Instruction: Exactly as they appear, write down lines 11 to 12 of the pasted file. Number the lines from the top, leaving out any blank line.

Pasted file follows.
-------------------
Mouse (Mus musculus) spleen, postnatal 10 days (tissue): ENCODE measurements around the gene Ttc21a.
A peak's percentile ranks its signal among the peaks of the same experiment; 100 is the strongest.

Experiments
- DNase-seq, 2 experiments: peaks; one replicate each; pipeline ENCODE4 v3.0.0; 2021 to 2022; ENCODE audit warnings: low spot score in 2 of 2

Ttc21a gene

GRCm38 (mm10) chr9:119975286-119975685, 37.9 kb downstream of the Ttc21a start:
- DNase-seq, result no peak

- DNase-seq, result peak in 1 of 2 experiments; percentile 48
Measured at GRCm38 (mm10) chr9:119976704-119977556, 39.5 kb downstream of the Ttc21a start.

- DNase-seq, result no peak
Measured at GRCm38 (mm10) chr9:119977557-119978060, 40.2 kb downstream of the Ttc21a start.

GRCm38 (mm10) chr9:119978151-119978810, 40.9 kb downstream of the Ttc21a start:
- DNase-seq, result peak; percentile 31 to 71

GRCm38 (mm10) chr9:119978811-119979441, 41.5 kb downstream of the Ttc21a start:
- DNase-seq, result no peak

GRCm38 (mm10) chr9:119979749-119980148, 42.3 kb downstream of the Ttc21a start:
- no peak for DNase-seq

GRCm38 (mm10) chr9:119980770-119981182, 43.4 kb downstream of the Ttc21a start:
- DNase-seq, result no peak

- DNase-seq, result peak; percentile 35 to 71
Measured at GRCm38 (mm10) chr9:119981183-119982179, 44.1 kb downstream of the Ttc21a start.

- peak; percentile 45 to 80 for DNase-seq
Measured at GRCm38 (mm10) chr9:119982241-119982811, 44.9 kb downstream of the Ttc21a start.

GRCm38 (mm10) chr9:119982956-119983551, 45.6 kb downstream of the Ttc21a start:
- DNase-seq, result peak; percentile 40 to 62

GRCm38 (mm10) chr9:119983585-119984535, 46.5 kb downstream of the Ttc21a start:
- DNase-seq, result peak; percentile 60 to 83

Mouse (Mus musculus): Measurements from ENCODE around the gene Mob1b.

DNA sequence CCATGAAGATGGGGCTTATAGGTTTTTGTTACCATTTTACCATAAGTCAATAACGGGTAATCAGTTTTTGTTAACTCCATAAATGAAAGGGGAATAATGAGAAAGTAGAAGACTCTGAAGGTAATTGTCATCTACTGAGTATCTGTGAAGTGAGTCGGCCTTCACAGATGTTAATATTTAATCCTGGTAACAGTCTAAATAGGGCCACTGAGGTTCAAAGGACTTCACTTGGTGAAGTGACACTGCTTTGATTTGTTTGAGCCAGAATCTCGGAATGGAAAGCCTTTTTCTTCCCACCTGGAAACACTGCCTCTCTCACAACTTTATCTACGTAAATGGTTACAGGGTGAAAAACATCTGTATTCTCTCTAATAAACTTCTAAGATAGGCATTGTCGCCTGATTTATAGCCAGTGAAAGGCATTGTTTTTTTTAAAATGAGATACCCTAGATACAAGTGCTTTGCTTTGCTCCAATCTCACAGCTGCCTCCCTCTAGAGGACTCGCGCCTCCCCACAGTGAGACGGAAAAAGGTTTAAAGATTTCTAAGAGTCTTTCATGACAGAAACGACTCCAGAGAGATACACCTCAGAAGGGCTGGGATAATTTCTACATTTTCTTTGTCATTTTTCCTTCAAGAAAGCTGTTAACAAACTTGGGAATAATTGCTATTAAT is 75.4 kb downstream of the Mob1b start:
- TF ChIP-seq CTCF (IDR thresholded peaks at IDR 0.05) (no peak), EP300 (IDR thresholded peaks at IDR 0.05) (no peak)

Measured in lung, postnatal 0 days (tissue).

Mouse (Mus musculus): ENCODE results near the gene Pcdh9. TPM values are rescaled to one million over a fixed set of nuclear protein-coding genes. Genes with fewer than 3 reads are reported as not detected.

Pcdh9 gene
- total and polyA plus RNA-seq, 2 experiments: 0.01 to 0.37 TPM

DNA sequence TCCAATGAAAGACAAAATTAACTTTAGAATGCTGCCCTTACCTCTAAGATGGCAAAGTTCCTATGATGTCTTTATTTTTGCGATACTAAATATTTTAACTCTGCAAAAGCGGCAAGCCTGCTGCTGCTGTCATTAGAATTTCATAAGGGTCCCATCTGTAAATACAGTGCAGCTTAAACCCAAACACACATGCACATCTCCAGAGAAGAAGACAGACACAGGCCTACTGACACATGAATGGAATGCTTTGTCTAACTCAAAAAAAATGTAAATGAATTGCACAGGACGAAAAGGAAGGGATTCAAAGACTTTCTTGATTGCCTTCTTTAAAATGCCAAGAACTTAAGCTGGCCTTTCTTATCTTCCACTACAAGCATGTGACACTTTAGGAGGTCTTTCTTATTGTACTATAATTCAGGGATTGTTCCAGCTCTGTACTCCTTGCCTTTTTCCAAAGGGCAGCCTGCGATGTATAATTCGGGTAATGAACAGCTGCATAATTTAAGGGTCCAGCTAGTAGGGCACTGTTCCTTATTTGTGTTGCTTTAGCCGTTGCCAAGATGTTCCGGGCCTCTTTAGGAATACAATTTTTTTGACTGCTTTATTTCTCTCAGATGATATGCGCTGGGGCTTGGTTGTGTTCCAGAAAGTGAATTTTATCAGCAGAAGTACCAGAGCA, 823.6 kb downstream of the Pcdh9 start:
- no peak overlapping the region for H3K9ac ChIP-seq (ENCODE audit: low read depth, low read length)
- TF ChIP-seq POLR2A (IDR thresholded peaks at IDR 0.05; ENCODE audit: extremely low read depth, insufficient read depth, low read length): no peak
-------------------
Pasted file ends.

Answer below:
Measured at GRCm38 (mm10) chr9:119977557-119978060, 40.2 kb downstream of the Ttc21a start.

GRCm38 (mm10) chr9:119978151-119978810, 40.9 kb downstream of the Ttc21a start: